Thoughts on proxy browsers.

Posted on 31 March 2009 by

This post is based on some notes I made in 2008. Following the release of the Opera 10 ‘Turbo’ preview client and the announcement of Opera Mobile 9.7 with ‘Turbo’ (Proxy) option I thought it would make sense to publish the notes.

turboOpera 10 preview with ‘Turbo’ Option

Disadvantages of Proxy-based browsers

  • Scalability. Size of server farm. Global distribution?
  • Business model – Pay-for browser or will the operator ‘tweak’ advertising? Carrier controlled server farm? Free value-added service by carriers?
  • Security. SSL terminates at proxy?
  • Privacy. Data mining and sale of data. Police access to browsing records.
  • High latency
  • Accuracy can’t be guaranteed
  • Single point of failure
  • Net neutrality – You lose geo targeted advertising and content.
  • Geographic focused content (geo-restricted content could leak E.g. Hulu. Geo targeting fails)
  • Plugins (in-line WMV, flash 10 etc)

Advantages of Proxy browsers

  • Far more efficient bandwidth utilisation
  • Reduced time to display full content (on lower bandwidths)
  • Lower client processor requirement (battery life saving)
  • Content reorganisation for the target screen.
  • Easy to implements system-wide safe browsing controls. (Can also be regarded as a walled-garden and marked as a ‘disadvantage’)

Legal question. Are proxy services republishing content with modification? How can content owners be sure their content (including ads) is presented as they wanted it? Can they prevent proxy services from using their content?

List of proxy browsers.

I’m a fan of both proxy and client-based browsers and as such, a browser like Opera 10 with the ‘Turbo’ option really interests me. It would save data when I’m roaming or on a limited data plan and would speed up the display of information when in low bandwidth or on low-cpu situations. For the smartphone or MIDs based on ARM, the Opera Mobile solution with ‘Turbo’ (option again) seems to be perfect too. I also like the idea of an intro-level unlimited browsing service that can be tacked on to a users cellphone account for little-to-no cost thus introducing people to the advantages of having the Internet in your pocket. As a content producer i’m a bit worried that my geo-targeting will suffer but if it introduces people to the idea of Internet on the go, I’m more than happy.

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11 Comments For This Post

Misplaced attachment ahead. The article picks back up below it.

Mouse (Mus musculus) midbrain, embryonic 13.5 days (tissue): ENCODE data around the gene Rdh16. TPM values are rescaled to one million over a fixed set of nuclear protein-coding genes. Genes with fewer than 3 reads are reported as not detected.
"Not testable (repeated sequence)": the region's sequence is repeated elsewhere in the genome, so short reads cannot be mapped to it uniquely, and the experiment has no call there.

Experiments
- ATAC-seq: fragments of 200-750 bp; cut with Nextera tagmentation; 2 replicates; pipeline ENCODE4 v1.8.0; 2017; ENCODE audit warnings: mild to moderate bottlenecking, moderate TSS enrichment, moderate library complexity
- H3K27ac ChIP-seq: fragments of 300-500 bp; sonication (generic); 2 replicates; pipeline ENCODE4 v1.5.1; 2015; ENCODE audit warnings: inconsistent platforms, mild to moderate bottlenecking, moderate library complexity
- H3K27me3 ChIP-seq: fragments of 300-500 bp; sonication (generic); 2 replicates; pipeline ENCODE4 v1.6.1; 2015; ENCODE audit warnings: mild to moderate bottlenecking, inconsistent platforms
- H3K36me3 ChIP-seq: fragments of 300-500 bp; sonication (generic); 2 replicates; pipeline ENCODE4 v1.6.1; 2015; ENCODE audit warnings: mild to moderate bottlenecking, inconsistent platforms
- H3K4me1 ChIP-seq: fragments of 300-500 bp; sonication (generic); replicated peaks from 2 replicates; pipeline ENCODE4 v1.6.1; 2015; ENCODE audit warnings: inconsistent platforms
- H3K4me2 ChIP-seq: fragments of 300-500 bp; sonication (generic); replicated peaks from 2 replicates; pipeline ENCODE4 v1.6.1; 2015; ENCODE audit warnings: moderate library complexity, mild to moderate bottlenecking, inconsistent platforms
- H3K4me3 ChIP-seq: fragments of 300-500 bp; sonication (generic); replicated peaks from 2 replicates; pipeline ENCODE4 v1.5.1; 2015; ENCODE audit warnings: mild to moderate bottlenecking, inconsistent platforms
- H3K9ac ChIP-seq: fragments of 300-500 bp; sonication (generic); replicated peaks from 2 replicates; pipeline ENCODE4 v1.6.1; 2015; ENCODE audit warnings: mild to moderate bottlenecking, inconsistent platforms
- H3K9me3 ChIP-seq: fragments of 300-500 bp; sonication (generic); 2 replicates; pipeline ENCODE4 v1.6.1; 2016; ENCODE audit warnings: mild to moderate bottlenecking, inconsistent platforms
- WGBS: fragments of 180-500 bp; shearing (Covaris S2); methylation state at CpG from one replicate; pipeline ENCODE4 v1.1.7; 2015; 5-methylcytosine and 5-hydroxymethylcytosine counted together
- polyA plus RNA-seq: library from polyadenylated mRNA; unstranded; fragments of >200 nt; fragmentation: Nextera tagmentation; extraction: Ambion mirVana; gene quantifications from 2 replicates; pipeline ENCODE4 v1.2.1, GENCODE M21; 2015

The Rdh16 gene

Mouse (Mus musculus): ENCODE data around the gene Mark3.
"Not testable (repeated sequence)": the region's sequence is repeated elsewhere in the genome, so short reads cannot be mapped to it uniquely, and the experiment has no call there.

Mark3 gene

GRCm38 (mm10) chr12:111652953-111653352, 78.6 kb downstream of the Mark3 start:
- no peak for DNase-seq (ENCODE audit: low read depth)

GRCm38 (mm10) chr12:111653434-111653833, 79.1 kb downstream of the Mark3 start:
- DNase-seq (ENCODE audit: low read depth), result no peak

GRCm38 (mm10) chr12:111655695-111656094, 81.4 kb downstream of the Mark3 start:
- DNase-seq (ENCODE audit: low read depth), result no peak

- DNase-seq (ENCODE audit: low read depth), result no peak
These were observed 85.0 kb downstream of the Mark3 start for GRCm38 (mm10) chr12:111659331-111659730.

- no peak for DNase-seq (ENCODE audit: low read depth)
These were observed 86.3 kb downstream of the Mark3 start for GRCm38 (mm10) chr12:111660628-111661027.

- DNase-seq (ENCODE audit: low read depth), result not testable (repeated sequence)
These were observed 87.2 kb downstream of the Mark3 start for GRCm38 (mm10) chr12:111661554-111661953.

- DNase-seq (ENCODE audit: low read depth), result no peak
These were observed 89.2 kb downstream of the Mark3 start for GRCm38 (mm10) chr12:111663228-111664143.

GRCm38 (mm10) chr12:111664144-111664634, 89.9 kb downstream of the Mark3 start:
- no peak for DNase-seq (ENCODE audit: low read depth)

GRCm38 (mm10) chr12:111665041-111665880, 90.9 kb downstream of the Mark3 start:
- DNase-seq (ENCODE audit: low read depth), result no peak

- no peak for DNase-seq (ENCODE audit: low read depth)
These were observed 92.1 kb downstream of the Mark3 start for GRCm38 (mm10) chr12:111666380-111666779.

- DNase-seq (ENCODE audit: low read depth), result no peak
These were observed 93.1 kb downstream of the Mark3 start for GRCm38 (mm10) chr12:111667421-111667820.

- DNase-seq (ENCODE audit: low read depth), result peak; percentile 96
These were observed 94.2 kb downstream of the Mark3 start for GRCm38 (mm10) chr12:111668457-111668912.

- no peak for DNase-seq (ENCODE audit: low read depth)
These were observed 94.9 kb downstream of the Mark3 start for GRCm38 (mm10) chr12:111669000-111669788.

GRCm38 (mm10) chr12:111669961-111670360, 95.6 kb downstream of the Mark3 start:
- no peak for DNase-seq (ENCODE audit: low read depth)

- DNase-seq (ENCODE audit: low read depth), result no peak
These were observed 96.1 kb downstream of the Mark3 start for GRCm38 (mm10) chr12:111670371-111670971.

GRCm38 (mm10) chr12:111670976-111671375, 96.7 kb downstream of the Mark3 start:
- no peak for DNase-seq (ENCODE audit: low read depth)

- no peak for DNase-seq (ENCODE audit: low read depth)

1. Steve 'Chippy' Paine says:

    New article: Thoughts on proxy browsers.

  2. animatio says:

    well, i’d say the real issue with external proxies is security. if this matters – hands off of products in question. there ain’t the slightest chance of control of whatever.

  3. Will says:

    Note that the Turbo option in Opera for Desktop is completely different to the OBML compression used in Opera Mini.

    OBML is better for low power devices since it provides the best compression, transfer rates and tbe rendering is done on the server. With Opera Turbo mode, as far as I can tell, rendering is still done on the client-side and secure traffic does not go through the proxy.

  4. Chippy says:

    Will. I was (since I heard about OBML support in SDK 9.6) under the impression that OBML was the same as ‘Turbo.’ Can you point me to a reference so that I can research the difference between OBML and ‘Turbo’ ?

  5. Will says:

    I should have posted these links with my first comment:

    Opera Turbo is also very similar to web accelerators which have been available for years. The main difference is that Opera Turbo isn’t as configurable but it is free.

    Several mobile operators also use transparent proxies to compress images before they are sent to your phone or PC. When I was using Vodafone Australia’s 3G PC card software, it had an option to modify the level of compression applied to images.

  6. Chippy says:

    Will. Thanks for the links.

    Now I see what Opera ‘Turbo’ is. Its not quite the OBML support that I was thinking of. In effect it’s doing the same as what some carriers do via transparent proxies. (As you said. Vodafone have been doing it for 3 years in Germany too)

    I like the fact that flash content isn’t downloaded and the ‘delayed script execution’ element. Now wondering if that can be turned on anyway.

    Looks to me like you already have your own Turbo function with ‘NoScript’ where you are working on a network with transparent image re-compression.


  7. Chippy says:

    Good article on ‘delayed script execution’ here.

    Another reason to use Opera!


  8. TheWheat says:

    As stated on the Opera Turbo post:
    Your privacy is important
    Even when Turbo is enabled, encrypted traffic does not go through our compression servers. This means that when you are on a SSL site, we bypass these traffic and let you communicate with the SSL site directly. Opera generates statistics of the usage of Opera Turbo, but these are aggregated numbers and no information can be linked to a single user. Opera does not store any users’ private information.
    But we all must remember that there are still privacy concerns as sites still can transmit private information over non SSL connections and there is always the question of can you really trust Opera servers? But even saying that, I know this concern and I still use the turbo feature because it just totally rocks. Just be educated and use wisely =)

  9. Steve 'Chippy' Paine says:

    @hadoualex Thats a good combo. Everyone needs a proxy and client-based browser in their arsenal.

  10. Lisa S. says:

    Great site! I am loving it!! Will come back again – taking your feeds also, Thanks.

  11. Steve 'Chippy' Paine says:

    Skyfire is putting its neck on the line with the IOS app. Hope that server farm holds out! Thoughts on proxy web:

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